Posted by Stuart on August 30, 2021, 8:44 pm, in reply to "fuses "
>What size fuses should i use on my Velo when i fit a new wiring ?
Add up the Watts of all the light bulbs, divide the total by 6 or 12 Volts depending what the bike's DC electrics are/will be, the answer is the Amps. Round it up to the nearest whole number and either remember or note that number.
Add at least a couple of Amps for the horn.
I'm guessing the Velo has a mag. for ignition? If so, the battery terminal connected to the frame requires a standard automotive blade fuse holder close to the battery terminal, fuse with a number equal to or just above the number you calculated above.
Otoh, if the Velo has Kettering coil-'n'-points ignition add four (Amps) to the number you've calculated so far, the fuse in the holder between frame and battery terminal needs to be the same as the new number or just above it.
This is the main fuse, final protection if a short-circuit happens in a way you never considered.
If you wish to fuse individual 'consumers' - e.g. headlamp, tail-lamp, brake lamp, Kettering ignition, etc. - the individual fuses should be rated either the same as the calculated Amps consumed by the component or just above that figure - blade fuses are available in 1A, 2A, 3A, 4A, 5A, 7.5A, 10A, 15A, 20A, 25A, 30A and 40A.
Any fuses for individual or groups of components should go in the wiring between the battery terminal that isn't connected to the frame.
Fusing individual components is a nice theory but a pita in practice on a bike, given you need to site the fuse where you can get at it easily - e.g. if the ignition or headlamp fuse goes phut, you hardly want to be removing the tank at the side of the road to get at it?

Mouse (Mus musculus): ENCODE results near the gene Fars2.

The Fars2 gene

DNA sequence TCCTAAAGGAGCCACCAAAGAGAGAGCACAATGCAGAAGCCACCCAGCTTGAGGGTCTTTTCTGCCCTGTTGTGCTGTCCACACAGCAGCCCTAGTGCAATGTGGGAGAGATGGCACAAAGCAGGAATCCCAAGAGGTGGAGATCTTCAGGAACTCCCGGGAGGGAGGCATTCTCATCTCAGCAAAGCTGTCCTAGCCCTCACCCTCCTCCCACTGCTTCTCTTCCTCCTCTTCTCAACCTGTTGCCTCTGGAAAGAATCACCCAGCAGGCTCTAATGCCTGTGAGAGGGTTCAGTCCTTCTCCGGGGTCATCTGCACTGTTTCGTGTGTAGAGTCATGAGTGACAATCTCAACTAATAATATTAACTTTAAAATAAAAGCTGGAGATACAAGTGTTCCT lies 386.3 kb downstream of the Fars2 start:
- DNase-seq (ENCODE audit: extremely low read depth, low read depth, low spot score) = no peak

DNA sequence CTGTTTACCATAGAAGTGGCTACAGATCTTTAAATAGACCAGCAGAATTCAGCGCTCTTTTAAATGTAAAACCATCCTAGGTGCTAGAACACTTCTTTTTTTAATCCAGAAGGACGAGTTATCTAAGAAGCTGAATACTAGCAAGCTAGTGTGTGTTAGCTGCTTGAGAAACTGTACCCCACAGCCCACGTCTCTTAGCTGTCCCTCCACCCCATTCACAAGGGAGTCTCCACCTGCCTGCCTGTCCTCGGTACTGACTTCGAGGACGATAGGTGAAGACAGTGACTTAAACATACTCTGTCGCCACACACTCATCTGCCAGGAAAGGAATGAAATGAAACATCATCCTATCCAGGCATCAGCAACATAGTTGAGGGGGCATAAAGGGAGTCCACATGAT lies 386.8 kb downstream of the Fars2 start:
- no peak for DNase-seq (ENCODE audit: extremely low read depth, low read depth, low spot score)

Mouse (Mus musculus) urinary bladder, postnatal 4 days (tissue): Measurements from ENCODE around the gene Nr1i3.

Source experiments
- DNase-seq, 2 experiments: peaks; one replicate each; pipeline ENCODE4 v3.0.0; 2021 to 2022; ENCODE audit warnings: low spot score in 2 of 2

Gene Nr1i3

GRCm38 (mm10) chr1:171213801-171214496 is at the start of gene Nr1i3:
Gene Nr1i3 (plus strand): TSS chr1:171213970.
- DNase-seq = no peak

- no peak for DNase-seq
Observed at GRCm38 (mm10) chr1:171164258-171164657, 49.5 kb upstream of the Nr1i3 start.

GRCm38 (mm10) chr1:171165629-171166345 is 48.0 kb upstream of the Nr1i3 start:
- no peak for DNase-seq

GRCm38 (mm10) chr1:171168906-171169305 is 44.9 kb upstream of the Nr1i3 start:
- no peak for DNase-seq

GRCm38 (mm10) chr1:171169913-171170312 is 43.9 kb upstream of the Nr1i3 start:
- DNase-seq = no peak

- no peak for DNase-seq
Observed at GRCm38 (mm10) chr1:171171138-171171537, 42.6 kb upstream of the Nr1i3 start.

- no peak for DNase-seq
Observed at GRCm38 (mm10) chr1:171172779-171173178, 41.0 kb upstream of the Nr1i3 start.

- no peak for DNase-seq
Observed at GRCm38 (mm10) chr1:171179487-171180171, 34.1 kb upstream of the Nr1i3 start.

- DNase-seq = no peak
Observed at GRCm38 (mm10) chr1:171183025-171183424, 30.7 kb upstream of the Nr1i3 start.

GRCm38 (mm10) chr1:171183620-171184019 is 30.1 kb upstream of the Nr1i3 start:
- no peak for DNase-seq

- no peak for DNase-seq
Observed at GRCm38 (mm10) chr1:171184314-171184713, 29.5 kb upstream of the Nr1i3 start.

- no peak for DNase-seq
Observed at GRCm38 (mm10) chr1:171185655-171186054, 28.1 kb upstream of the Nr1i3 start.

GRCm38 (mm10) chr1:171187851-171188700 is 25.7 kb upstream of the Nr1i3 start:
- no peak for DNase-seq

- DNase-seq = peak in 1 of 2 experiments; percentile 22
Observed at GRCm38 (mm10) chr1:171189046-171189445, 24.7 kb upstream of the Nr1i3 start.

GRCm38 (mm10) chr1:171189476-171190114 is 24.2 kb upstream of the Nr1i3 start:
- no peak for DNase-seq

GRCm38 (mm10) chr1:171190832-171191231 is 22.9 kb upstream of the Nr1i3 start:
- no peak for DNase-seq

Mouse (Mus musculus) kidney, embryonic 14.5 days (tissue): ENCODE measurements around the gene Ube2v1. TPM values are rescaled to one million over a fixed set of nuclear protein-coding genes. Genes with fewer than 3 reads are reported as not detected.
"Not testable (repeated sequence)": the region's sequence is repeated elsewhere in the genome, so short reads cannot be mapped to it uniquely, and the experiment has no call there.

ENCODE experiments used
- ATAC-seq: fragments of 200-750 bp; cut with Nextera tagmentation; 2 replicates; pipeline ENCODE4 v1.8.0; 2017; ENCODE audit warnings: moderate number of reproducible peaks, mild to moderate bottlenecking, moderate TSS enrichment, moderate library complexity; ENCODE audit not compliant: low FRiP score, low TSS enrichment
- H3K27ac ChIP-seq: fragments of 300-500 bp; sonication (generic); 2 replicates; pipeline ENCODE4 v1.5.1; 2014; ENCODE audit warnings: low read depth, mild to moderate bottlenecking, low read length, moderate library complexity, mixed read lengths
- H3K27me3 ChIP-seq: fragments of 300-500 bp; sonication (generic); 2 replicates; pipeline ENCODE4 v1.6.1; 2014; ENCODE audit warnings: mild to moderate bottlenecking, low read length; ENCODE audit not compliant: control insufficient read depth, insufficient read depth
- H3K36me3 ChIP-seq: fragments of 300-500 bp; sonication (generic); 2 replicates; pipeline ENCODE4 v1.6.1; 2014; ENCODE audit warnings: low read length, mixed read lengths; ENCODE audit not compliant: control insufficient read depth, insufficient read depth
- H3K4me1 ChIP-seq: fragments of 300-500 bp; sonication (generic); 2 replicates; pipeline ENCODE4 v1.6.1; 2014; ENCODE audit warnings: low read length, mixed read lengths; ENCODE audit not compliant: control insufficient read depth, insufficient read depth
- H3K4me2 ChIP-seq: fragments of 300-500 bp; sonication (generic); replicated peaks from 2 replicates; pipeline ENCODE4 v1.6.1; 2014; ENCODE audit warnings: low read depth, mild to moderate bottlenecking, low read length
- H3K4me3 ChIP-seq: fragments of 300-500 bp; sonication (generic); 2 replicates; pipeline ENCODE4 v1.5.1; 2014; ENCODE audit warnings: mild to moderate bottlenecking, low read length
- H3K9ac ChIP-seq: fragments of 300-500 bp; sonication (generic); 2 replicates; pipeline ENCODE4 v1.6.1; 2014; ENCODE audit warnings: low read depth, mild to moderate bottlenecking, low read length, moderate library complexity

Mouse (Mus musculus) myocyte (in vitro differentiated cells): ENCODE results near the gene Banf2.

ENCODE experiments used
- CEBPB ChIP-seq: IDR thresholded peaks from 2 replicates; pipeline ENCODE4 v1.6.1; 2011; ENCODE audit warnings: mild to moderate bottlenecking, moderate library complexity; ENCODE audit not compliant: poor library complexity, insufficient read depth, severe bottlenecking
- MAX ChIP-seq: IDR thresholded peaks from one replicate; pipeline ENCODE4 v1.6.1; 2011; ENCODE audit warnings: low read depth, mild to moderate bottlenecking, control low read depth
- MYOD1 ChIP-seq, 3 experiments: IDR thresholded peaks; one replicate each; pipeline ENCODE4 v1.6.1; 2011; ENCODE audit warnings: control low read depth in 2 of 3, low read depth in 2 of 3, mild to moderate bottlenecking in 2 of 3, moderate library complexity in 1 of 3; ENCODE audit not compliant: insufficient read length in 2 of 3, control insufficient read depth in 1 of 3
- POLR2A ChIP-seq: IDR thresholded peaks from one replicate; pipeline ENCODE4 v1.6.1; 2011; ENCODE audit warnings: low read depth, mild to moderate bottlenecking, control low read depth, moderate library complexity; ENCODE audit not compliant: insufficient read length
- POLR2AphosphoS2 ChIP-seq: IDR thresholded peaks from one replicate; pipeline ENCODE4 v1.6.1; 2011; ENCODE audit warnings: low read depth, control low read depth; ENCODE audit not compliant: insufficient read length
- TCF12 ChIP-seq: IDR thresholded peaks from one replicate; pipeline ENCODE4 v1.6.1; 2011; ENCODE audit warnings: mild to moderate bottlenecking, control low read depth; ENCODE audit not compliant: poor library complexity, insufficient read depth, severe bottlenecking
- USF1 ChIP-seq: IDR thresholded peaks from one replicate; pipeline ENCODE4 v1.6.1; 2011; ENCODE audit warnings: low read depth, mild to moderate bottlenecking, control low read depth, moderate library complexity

>Fuses need to have a current rating lower than that of the wiring.
Sort-of. Wires are available in a very limited number of Amps ratings, and you have to consider the terminals you're going to use - not all wire types suit all terminal types. The single wire with the aforementioned 'main' fuse connected to the battery terminal should be rated the same or higher than the fuse rating; however, this wire size is not likely to be suitable - or necessary - for every wire on the bike.
>Especially on 6V systems, I use 16 gauge wiring
Lannis means No.16 American Wire Gauge, no equivalent in Europe. Here, we rate by Amps, number and diameter of strands, and insulation type ...
Fwiw, I use:-
. "28/0.30 thinwall" (28 strands, each 0.3 mm. o.d., special thin PVC insulation) for the (single) wire actually connected to either battery terminal. It's rated for 25 Amps;
. "9/0.30" (9 strands, each 0.3 mm. o.d., normal PVC insulation) for most other wires. It's rated for 5.75 Amps, which is more that big enough even for a 60W main beam headlamp. Btw, the formula that connects Watts, Amps and Volts is a simple Watts = Amps multiplied by Volts; from that you can see a 60W, 12V headlamp filament draws 5 Amps.
. However, sometimes I use "14/0.30" (rated for 8.75A) - some Lucas colour combinations aren't available in 9/0.30; 9/0.30 doesn't have a high-enough rating for a 100W headlamp main-beam ...
Apart from the aforementioned 28/0.30 thinwall, I don't use the smaller sizes (32/0.20, 24/0.20, 16/0.20), although their ratings look suitable, ime they don't 'work' with standard "Lucas bullet" terminals (which I use a lot without any of the legendary 'problems').
Lannis's "16 gauge" is about half-way between 14/0.30 and 28/0.30. in conductor cross-sectional area.
Hope answers to questions you didn't ask isn't too confusing ... Any questions arising, please ask away ...